As you become familiar with the Enneagram, you will start to see that certain Enneagram types are drawn to certain roles. For instance, I find that at companies oftentimes a chief financial officer tends… There tend to be a lot of type ones in that role. Or if you’re a financial controller at a company, there tends to be a lot of type sixes and on, and on, and on. There’s specific types that are drawn to certain roles. If you know, “Hey, I’m marketing to CFOs at companies. I want to craft a narrative around that type one path of those lines in the middle,” so that’s kind of what the main idea is that we’re trying to do here.

Let’s start with the seven. If you look at those lines, it will start with the seven, then it will go to the five, then the eight, the two, the four, one, and back to seven. Now, we’ve talked about that seven personality dynamic. One of the main things that the seven wants is to keep things fun, and positive, and light. They tend to be friendly, talkative, charming. That’s the starting point. In crafting your narrative, you want to start with something that is fun and positive because that will catch their attention.

Then, the next step in that will be to go to the five. Sevens love information. They love to have their brains tickled, so you want to provide them with information. That’s in that Enneagram type five dynamic. Then, going from there, you want to show them how you can use this information to take action. That’s the type eight. Then, you want to show how that action that you’re taking is going to be very helpful, and that’s the type two dynamic. Then, you want to know from there how that helpfulness will let them stand out as being special or unique. That’s that type four dynamic. Then, it goes back to the type one where sevens really resonate with principles. So you can bring it back to the principle of why you did all of that, so you ground it in principles. That’s the type one dynamic. Then you bring it back to, “Wasn’t that fun? And we had so much fun doing it.”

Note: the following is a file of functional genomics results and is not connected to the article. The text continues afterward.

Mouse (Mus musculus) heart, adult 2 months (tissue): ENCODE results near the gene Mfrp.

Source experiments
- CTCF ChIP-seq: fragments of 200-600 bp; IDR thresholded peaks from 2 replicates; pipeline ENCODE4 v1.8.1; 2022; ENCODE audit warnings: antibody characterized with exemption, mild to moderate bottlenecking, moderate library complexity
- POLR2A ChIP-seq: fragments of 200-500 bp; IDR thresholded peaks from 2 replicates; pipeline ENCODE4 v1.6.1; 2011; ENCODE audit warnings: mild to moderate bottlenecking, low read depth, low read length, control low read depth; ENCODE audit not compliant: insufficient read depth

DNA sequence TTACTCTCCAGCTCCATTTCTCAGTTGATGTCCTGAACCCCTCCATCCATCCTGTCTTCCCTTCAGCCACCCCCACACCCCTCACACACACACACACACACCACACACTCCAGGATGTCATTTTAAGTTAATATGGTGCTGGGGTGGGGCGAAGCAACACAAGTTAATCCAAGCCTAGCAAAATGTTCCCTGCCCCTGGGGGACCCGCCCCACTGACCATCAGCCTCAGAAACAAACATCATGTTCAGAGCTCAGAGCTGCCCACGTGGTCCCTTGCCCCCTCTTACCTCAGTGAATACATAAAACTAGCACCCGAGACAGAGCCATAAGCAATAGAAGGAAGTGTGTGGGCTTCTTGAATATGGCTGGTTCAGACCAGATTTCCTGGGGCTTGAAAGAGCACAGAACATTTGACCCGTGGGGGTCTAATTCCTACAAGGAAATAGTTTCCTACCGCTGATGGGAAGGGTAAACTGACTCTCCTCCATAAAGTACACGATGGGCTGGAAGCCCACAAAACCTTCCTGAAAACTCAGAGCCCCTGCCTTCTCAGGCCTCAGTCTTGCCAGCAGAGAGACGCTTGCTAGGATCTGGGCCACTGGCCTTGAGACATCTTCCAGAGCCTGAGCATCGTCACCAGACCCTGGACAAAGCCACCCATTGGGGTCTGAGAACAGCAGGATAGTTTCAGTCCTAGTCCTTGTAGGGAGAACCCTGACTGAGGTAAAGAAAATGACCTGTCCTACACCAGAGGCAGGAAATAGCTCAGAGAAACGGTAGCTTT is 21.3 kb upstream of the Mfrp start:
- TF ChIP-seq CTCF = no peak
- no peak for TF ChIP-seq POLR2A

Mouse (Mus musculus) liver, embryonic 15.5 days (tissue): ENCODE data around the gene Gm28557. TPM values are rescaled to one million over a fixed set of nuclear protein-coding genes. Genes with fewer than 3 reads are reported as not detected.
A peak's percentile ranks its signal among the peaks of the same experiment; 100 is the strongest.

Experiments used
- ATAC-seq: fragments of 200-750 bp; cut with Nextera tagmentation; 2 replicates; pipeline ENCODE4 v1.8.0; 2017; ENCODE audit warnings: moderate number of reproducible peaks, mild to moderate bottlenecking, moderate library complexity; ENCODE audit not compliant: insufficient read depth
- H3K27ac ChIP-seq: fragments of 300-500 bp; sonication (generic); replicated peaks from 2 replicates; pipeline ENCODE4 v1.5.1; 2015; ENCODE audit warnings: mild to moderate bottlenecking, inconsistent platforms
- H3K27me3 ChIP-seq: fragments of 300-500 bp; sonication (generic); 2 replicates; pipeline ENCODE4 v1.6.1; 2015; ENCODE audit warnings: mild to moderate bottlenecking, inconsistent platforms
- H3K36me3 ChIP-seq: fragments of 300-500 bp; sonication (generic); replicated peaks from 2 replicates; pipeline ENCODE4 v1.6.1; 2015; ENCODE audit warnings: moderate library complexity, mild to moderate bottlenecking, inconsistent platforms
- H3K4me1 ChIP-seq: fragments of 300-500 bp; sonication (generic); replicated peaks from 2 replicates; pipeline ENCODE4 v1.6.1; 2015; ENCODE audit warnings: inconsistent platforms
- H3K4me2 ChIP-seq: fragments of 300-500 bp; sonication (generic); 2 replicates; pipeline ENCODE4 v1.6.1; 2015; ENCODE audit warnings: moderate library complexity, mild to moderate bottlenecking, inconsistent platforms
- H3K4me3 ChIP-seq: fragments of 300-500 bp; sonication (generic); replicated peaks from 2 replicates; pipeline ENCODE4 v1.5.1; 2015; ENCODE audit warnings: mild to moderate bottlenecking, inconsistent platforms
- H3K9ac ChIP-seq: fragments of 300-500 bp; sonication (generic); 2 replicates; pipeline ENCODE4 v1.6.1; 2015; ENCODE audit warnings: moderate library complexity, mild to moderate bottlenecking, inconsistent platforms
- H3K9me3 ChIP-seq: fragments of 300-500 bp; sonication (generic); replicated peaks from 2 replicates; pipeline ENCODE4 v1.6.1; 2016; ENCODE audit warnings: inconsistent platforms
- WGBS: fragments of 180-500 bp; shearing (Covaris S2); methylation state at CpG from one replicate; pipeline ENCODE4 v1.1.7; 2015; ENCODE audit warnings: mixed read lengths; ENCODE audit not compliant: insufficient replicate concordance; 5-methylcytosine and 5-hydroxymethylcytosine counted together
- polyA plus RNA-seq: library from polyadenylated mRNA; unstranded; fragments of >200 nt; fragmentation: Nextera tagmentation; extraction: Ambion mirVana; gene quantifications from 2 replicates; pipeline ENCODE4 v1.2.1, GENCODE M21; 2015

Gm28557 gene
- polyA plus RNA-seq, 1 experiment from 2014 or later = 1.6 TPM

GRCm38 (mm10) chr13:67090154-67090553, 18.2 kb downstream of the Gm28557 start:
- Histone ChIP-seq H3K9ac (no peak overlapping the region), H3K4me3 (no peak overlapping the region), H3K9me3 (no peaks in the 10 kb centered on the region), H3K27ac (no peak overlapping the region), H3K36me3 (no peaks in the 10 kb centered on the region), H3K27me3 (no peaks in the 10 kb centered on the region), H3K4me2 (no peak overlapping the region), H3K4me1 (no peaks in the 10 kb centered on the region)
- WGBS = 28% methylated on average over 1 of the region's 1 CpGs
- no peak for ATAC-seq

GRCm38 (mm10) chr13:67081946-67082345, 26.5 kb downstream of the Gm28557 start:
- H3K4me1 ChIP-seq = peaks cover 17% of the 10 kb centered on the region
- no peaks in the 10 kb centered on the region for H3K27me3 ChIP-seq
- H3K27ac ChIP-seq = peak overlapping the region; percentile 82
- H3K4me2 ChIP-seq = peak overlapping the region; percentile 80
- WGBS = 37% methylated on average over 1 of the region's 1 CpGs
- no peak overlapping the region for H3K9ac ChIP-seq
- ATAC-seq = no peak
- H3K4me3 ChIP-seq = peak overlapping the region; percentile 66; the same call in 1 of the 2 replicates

You can see how just following those lines around you can create and craft a story that will really resonate with that type seven personality. Does that make sense, Mari-Lyn, when I describe it that way?

Mari-Lyn Harris:

Mm-hmm.

Daniel:

Yes. Thank you.

Matt Schlegel:

Awesome. Awesome. In this slide here, we deconstruct each one of those elements from that type seven point of view, so you’ll be able to refer back to this slide, but it’s essentially what I just described.

Then, as you move around, each one of these types has a different starting point. Now, the order when you’re looking at the blue lines connecting the seven, the five, the eight, the one, the four, two, it follows in the order of the direction of the arrows. It’s just the starting point is different for each type. When you start with the five, you want to lead with, “I’m going to provide you with lots of information.” Fives love that information. Then, you start there and then you follow it around through the eight, the two, the four, the one, the seven, and then back to the five. That is the way you craft a story with the fives.

Now, fives, engineers. They tend to be researchers. Anybody in academia will kind of fall into this five category. Whether they’re a type five or not, it’s kind of the world that they live in, researchers, that type of area. If you’re marketing to folks in that area, you want to use a five strategy.

Then, let’s go to the next, so eight. The eight strategy is starting with action. When you’re marketing to a type eight… And a lot of CEOs are type eights, very action oriented. You want to lead with, “We’re going to get stuff done here. We’re going to take action,” and then you go through the remaining steps of, “It will be very helpful. It will make you stand out. It’s really based in principles. It will be fun. It will be informative. And we’re going to get a lot done.” That’s how you build the narrative with the eight. But just remember to start with action with them.

With the two, this is starting with caring about other people and that being helpful. That’s how you resonate with the two, is you start off with appreciation, and kindness, and giving, and caring. Now, Mari-Lyn, I know you’re a type two, and so I know that this really would resonate with you. What do you think of this approach for the type two?